A dissimilarity matrix calculated using the ‘Euclidean’6 distance measure for the bias in mean values of one year ahead inflation expectations in the survey centres with respect to the realised CPI-IW7 inflation in the respective centres8 shows that there is huge variation in the nature of bias in the inflation expectations across geography (Chart 4). According to the bias, there are two clusters of similar bias in the survey centres, the first consisting of Ahmedabad, Kolkata, Bhopal and Guwahati, and the second cluster consisting of Delhi, Mumbai, Jaipur and Lucknow. Therefore, this scenario of extensive variations in the nature of bias, which points towards a different manner in which households form their inflation expectations, poses a challenge in using them to forecast the official inflation numbers.

III. Do Inflation Expectations of Indian Households Influence their Savings Portfolio?

Now, we look at the fourth objective of measuring inflation expectations. Inflation expectations are widely considered to impact the households’ savings pattern. Especially in the case of a developing economy, it is desirable for households to save in financial instruments like debt or equity, which can be utilised further into production enhancing activities. However, considering the still nascent stage of development of corporate bond markets and low awareness of equity markets; the financial instrument accessible for most Indian households is bank deposits. If households expect inflation to pick up in the medium term and they suspect low returns due to low real interest rates, it may be preferable for them to invest in commodities like precious metals, jewellery, etc., (investment in real estate, with a requirement of higher initial outlay, may not be as impacted in the short to medium term) than saving in term deposits. Alternatively, instead of withdrawing the existing savings, households may not like to park their savings further in banks and might rather prefer to earn relatively higher returns by investing in other modes of investment which blocks precious capital in unproductive assets, resulting in undesirable outcomes like higher interest rates for producers, lower production, higher imports, etc. In a one of its kind study, Vellekoop and Wiederholt (2019) map the household-level data on inflation expectations in the Netherlands with the administrative data on households’ wealth to show that changes in households’ inflation expectations lead to changes in their portfolio of financial savings. In the Indian case, Yadav and Shankar (2016) used data from the two household surveys conducted by the RBI, the Consumer Confidence Survey and the IESH, to establish an empirical relationship between inflation expectations and consumers’ spending in India. They found that rising households’ inflation expectations lead to higher current spending and an outlook of reduction in future spending.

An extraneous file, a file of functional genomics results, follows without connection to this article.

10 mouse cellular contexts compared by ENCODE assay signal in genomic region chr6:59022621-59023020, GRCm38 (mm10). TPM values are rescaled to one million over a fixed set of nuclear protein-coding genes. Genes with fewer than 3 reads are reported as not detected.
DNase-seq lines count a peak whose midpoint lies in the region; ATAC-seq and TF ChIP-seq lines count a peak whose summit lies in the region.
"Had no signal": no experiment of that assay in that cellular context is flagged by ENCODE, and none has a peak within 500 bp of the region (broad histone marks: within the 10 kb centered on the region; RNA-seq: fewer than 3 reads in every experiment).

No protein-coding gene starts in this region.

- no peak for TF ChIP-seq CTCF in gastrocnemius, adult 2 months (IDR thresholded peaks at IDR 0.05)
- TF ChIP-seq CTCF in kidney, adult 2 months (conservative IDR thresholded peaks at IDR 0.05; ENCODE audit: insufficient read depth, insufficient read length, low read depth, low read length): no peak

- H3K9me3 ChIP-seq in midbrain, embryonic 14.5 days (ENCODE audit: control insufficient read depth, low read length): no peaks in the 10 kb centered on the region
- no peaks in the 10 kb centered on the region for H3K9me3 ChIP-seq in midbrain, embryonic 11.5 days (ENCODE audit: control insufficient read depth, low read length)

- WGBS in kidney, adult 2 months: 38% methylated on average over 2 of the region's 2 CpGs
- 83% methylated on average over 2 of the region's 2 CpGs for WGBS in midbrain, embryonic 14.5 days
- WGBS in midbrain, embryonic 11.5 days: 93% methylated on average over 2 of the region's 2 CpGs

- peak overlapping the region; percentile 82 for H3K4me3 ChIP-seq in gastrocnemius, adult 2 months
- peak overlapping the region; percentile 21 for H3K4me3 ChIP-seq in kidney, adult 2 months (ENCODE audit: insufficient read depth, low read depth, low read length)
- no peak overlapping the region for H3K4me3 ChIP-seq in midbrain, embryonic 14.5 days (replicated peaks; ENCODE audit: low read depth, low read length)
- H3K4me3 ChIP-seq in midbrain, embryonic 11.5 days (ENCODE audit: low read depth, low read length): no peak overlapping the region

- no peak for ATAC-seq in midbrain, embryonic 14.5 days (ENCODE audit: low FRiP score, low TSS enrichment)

A large number of factors may determine a household’s saving behaviour. Callen and Thimann (1997) found growth, unemployment, real interest rate, inflation, demographics, household wealth etc., as the most commonly used factors in empirical studies. Ghosh and Ghosh (2020) found the most important determinants of household saving rates in India to be per capita real income, inflation, real interest rate, dependency ratio and access to banking. As the current studies are mostly focused on the previous decade, demographic factors were not considered for further analysis.